Data from: Inbreeding depression at the sapling stage and its genetic consequences in a population of the outcrossing dominant tree species, Castanopsis sieboldii
Nakanishi, Atsushi et al. (2016), Data from: Inbreeding depression at the sapling stage and its genetic consequences in a population of the outcrossing dominant tree species, Castanopsis sieboldii, Dryad, Dataset, https://doi.org/10.5061/dryad.sq35b
Highly frequent pollination at short distances combined with spatial genetic structure (SGS) among reproductive individuals, as observed in populations of many forest tree species, may lead to highly frequent pollinations between genetically related individuals located close to each other. This could increase frequencies of biparental inbreeding and strengthen the degree of SGS across generations. However, the degree of SGS observed in forest tree populations is not usually strong, suggesting that such processes are restricted by other factors, which may include inbreeding depression. To test this hypothesis, we examined inbreeding depression in Castanopsis sieboldii saplings in a population known to have significant SGS and high frequencies of short-distance pollination. We determined genotypes at eight microsatellite loci of 125 adult trees and 899 saplings in a 4-ha plot. The neighborhood model approach, assuming an exponential power function, showed highly frequent pollination at short distance among parents of saplings. SGS was significantly stronger among saplings than among adults. The average value of F is (individual inbreeding coefficient based on kinship coefficients between genes within individuals) was also significantly higher among saplings than among adults. Furthermore, average values for saplings were relatively high (0.036–0.052) in 30–50 to 90–110 cm height classes and rapidly decreased to 0.006 for the ≥110-cm class. Analysis of covariance, taking into account the canopy state, showed that inbreeding depression had a significant negative effect on the saplings’ height. Thus, the level of inbreeding in saplings decreased with size classes increasing, probably due to pronounced inbreeding depression resulting in mortality or reduced growth of inbred saplings, and hence, the inbreeding depression may prevent increasing of the level of inbreeding and the degree of SGS in subsequent generations.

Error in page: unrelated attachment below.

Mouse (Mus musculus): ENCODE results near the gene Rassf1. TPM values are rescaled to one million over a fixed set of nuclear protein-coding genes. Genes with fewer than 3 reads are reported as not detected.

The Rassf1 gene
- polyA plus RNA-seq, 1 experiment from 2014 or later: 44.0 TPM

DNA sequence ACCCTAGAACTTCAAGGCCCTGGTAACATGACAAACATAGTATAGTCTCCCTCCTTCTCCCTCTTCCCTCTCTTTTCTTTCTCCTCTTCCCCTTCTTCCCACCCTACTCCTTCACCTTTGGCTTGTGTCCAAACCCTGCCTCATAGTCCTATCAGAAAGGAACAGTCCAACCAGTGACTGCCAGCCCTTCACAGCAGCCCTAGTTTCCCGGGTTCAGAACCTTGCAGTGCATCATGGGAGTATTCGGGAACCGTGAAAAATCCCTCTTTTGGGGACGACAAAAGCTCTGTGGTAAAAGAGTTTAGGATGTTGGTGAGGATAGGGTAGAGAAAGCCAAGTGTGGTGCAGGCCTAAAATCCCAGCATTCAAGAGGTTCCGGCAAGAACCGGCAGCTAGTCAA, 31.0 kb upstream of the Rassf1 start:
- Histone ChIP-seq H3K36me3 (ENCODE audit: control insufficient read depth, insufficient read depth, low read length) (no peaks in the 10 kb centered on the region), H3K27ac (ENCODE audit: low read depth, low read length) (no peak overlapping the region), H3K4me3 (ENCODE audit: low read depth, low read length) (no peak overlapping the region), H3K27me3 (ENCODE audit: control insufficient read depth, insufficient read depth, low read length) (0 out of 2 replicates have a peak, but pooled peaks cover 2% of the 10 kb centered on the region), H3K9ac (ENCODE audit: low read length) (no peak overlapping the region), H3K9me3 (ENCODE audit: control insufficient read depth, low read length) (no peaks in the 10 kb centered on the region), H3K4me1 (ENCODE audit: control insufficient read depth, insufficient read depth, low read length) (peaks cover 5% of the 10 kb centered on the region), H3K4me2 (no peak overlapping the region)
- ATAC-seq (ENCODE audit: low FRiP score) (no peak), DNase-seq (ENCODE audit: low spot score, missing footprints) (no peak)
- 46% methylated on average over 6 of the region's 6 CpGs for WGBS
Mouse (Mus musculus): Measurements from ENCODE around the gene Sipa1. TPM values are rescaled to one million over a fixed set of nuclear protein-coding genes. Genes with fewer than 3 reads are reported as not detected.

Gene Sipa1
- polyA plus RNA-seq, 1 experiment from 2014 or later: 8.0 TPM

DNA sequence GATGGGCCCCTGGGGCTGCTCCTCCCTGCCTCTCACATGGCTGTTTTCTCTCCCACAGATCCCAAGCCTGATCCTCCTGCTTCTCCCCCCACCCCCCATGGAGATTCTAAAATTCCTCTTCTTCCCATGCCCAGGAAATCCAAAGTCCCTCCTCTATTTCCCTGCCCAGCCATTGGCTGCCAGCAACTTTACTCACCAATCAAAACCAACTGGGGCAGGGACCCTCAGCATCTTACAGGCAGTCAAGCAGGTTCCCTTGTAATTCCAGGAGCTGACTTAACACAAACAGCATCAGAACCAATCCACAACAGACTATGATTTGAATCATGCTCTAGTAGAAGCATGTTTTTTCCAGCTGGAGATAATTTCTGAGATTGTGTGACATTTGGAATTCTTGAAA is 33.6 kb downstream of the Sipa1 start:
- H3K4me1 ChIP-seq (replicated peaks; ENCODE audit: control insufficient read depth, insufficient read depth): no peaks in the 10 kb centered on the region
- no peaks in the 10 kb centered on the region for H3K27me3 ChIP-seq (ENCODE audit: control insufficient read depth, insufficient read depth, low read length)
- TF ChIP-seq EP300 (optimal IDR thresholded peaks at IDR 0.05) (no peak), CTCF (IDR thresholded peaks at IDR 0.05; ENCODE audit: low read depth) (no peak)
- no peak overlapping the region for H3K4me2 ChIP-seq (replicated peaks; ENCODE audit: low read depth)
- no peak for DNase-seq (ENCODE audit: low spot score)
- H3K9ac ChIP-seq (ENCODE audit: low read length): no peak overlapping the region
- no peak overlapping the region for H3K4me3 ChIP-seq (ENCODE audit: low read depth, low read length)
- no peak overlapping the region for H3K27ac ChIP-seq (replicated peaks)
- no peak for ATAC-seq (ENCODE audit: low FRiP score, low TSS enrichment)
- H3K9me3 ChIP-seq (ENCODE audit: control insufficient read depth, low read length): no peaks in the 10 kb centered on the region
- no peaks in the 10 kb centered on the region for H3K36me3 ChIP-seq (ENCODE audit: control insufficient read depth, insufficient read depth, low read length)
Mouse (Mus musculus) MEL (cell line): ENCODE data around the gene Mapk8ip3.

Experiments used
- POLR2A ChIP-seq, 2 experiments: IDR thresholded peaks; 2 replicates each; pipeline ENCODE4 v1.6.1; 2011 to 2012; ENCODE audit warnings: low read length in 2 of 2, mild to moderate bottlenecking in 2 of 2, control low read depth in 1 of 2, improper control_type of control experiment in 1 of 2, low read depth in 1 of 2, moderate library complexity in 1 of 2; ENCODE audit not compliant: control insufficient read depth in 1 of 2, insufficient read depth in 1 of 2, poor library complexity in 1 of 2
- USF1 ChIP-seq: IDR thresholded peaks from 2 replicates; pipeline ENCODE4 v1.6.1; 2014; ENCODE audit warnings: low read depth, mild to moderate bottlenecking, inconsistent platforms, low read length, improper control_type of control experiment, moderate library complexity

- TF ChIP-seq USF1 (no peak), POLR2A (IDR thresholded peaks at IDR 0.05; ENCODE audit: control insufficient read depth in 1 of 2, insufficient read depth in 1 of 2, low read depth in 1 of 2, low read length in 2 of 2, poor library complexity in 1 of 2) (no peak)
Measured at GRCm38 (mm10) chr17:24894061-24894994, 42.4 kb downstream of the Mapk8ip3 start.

Tatera Forest Reserve on the South Island of Tsushima